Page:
Biology Denying Big Sky Conference names male runner ‘female athlete of the week,’ leaves out he’s transgender

Big Sky Conference names male runner ‘female athlete of the week,’ leaves out he’s transgender


Dominated men’s competition two years ago

Even men who identify as women typically acknowledge that they are “transgender women,” clarifying that they were not born women.

The Big Sky Conference didn’t even go that far when it honored a transgender woman as its “Female Athlete of the Week” in cross country. The student’s university was even more circumspect, simply identifying the transgender woman as “Athlete of the Week.”

June Eastwood, formerly known as Jonathan, “finished second in a field of 204 runners at the Santa Clara Bronco Invitational” and helped the University of Montana finish seventh as a team, the conference said in a press release. Both pages for “June” and “Jonathan” remain live on a University of Montana Athletics website (source of collage, above).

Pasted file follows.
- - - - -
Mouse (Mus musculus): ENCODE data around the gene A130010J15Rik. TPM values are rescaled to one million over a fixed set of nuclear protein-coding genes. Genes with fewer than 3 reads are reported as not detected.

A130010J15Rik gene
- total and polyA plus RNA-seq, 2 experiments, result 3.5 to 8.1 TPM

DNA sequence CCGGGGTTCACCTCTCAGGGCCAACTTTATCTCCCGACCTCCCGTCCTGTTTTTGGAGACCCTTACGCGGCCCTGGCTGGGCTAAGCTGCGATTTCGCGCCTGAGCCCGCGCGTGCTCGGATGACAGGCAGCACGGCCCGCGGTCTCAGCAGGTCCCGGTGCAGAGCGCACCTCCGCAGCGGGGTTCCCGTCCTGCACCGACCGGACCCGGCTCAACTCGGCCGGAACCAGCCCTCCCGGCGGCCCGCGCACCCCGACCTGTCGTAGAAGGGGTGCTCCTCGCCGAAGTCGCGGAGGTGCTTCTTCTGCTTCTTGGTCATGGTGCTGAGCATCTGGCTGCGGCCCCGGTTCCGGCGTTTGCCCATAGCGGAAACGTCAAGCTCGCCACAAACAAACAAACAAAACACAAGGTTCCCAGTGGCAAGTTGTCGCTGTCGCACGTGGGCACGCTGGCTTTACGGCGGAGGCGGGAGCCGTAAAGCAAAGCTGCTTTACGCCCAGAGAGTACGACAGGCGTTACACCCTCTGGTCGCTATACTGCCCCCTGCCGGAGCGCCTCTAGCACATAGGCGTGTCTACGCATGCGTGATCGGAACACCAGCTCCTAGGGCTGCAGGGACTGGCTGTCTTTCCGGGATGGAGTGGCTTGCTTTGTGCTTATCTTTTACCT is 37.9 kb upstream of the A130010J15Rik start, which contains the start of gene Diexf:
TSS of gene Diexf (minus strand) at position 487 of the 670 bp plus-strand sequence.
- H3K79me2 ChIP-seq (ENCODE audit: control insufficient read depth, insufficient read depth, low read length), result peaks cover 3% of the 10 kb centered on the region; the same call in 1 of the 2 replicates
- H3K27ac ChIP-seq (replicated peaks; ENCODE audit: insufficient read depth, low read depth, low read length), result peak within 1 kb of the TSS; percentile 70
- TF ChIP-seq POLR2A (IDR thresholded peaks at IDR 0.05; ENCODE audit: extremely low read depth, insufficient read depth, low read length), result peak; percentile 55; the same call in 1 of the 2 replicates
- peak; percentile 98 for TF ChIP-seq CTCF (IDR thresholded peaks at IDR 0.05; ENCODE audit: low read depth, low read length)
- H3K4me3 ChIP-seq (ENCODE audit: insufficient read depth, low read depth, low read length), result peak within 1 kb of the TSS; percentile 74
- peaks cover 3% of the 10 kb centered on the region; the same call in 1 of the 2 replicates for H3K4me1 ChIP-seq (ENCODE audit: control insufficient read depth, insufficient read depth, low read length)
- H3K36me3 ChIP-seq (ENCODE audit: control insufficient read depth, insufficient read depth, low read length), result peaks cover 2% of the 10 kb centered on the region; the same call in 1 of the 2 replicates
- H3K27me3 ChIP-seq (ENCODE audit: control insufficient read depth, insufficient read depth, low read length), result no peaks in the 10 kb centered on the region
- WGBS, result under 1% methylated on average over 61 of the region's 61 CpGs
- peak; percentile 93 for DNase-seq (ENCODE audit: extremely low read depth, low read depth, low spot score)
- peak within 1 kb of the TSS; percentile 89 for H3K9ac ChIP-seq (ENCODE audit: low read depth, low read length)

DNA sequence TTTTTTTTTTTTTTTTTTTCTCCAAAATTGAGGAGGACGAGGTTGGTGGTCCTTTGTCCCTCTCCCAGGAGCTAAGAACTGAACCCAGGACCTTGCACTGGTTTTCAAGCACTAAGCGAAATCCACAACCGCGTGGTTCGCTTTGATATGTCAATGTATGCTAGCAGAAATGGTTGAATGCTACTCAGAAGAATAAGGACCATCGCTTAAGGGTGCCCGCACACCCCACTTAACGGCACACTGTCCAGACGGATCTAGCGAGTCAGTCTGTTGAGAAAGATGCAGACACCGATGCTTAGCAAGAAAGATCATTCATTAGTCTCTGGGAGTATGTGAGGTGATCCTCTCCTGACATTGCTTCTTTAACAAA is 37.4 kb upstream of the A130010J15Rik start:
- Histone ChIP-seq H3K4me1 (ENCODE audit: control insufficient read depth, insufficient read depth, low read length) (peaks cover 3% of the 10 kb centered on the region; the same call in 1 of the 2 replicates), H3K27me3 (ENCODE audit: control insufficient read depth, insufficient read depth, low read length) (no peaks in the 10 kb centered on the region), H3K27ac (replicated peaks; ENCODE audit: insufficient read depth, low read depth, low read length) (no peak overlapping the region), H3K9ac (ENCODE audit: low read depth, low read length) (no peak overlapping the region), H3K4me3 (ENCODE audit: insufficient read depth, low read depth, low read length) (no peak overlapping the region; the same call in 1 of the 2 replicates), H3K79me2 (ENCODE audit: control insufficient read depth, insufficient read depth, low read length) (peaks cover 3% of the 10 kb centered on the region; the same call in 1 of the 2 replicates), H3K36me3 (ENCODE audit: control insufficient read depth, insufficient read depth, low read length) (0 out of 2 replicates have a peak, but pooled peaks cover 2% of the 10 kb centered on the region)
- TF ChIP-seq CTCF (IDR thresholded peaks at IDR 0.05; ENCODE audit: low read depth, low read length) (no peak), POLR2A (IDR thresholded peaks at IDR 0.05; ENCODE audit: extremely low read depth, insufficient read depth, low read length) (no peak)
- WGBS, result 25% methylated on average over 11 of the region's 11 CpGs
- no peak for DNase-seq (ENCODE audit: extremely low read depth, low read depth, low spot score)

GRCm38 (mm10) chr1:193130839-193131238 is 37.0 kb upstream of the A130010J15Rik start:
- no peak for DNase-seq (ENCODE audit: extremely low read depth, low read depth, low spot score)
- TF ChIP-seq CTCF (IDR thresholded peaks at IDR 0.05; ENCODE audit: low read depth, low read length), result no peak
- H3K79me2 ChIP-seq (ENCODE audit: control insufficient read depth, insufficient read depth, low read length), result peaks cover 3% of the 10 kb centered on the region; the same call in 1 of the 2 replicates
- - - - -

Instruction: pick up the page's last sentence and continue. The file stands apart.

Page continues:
Eastwood’s men’s page appears to have been last updated in July 2018. It identifies Jonathan as a 2015 graduate of Belgrade High, names his parents and sisters, and says he’s a “women’s, gender and sexuality studies major.” June Eastwood’s page simply says the student graduated from Belgrade in 2015 and is majoring in philosophy.

Eastwood beat out eight other nominated competitors for Female Athlete of the Week, all of whom appear to be biological women judging by their official college headshots. The conference does not note Eastwood is transgender.

The University of Montana does not even note that the conference has male and female categories in its press release on Eastwood’s recognition.

It simply says Eastwood was named “Big Sky Conference Athlete of the Week” after beating San Diego State University’s Jenny Sandoval, who also appears to be a biological woman. (The Missoulian published a condensed version of the press release without identifying it as such, instead crediting the article to “Missoulian staff.”)

Eastwood mentioned having “four years of college distance running under their [sic] belt,” alluding to the student’s competition in the male category as recently as December 2017. Jonathan Eastwood comfortably won that race.